I’d also like to mention that, although the term “Localisation” was born regarding software development and its translation, the meaning of the term “adapting to the local”, makes it equally valid when refering to many other types of translation, i.e. advertising, marketing, newsletters, internal company messages and others targeted to specific countries or regions, so separating localisation from translation (neutral, non-localised), in my opinion is no longer reasonable without adding the surname: localised translation, neutral translation, non-localised translation or whatever.

  • Hello!
    Your article definitely has the point. I’m currently working as a translator and I often feel like the effort I put into my work is underestimated. It’s nice to see that there still are people not taking translators for granted.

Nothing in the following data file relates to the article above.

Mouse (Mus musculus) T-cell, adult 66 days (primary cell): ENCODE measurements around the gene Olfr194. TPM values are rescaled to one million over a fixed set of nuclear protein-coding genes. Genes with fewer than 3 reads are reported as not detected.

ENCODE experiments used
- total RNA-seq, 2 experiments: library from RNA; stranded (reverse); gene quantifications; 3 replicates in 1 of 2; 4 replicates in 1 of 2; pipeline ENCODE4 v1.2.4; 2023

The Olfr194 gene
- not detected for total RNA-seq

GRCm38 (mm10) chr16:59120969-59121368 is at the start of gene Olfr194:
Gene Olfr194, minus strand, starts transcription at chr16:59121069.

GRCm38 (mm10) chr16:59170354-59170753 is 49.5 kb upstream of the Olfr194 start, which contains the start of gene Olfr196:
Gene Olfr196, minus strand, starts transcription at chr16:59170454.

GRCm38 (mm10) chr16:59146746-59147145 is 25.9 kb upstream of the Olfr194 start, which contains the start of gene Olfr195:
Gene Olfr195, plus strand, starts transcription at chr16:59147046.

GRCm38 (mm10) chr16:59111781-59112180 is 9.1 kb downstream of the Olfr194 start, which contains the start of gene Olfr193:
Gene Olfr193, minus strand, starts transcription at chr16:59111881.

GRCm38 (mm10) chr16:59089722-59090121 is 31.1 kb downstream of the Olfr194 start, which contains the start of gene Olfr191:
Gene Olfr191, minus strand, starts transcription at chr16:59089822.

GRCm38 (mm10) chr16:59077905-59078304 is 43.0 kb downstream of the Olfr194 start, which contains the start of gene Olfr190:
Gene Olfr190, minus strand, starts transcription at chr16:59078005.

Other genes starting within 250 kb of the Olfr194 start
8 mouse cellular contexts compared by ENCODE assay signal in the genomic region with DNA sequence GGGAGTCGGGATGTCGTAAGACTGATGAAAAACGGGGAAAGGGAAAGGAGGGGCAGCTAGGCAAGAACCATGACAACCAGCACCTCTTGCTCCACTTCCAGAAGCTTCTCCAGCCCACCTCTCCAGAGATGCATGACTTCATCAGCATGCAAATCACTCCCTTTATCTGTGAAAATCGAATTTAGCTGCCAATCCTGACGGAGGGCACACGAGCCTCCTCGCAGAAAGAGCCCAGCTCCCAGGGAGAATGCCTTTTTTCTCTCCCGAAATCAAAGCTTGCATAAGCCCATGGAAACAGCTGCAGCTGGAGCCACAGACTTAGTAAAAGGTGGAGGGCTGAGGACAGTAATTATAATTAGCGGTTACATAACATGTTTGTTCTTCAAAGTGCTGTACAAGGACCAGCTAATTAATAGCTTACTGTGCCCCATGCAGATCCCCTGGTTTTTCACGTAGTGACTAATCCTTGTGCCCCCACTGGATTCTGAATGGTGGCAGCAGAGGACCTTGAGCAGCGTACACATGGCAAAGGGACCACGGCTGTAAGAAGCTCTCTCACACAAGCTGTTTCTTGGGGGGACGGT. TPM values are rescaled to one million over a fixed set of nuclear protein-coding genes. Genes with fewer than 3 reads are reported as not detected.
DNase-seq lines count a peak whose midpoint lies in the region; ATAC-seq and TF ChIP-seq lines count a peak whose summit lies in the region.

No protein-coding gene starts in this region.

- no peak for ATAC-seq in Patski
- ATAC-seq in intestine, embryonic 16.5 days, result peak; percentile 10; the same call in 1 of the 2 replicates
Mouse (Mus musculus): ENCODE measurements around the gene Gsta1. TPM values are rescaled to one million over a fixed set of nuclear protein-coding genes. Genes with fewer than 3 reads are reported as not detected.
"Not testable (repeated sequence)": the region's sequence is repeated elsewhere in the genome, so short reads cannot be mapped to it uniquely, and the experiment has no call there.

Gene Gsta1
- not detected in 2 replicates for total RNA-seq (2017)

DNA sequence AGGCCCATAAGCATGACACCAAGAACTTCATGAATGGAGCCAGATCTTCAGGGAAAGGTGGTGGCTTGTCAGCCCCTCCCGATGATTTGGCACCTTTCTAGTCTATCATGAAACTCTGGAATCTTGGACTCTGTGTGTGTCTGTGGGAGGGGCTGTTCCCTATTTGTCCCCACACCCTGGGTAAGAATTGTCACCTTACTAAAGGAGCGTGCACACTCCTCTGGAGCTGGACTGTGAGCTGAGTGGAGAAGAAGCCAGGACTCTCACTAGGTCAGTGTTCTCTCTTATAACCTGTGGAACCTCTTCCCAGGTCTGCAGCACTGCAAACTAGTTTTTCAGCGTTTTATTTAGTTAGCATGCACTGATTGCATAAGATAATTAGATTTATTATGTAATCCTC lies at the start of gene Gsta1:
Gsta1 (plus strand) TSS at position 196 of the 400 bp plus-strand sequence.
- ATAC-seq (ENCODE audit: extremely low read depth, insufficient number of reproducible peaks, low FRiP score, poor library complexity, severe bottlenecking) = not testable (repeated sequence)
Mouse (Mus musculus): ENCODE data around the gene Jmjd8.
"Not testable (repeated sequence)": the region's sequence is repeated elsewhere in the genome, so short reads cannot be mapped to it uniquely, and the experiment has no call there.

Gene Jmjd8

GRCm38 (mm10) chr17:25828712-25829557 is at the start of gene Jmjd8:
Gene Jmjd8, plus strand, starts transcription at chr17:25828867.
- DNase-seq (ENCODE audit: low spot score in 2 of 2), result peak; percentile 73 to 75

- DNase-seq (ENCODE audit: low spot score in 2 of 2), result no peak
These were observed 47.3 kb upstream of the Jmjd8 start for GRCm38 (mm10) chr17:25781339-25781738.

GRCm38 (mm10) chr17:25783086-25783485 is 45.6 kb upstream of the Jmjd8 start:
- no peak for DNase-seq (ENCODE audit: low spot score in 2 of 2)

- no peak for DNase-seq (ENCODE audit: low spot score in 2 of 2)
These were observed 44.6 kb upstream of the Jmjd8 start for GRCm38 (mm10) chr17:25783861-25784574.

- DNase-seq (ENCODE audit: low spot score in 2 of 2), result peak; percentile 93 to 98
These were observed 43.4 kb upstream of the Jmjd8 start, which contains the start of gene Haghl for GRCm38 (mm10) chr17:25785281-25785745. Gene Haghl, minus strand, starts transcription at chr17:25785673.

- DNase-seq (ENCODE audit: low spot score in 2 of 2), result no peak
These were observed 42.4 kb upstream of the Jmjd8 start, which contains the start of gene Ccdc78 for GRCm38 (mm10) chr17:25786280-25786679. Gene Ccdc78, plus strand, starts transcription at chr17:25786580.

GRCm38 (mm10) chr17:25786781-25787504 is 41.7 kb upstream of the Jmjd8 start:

By the way, I don’t like the scheme Freelancer.com uses. In my opinion, it’s far better to pay a small entry payment on an online marketplace, not a commission. For example, I mostly find projects on this freelance board: XPlace – it has a lot of interesting opportunities, higher rates than the majority of other websites for freelancers, and no commission fee.

  • Translation is not only a language skill but also a mixture of our rational and our emotional side, and that is not easy to get. That’s why good translation is expensive.

  • Excellent article and very true! We are professionals, we have studied translation, we had analysed the subject, the tone, everything needed to be taken into account.
    I’ve just finished a “proofread” job…with bits not translated at all, others were in Italian (I translate from Eng-Spa). So I contacted them to say I won’t do it unless you pay me the translation rate as this is what you need. They realised and they agreed.

  • You’re absolutely right, Masaharu san! Machine translation is clearly overrated just because it’s cheaper and -sadly enough- the end client often does not even know how the translation process went by.
    ありがとうございます!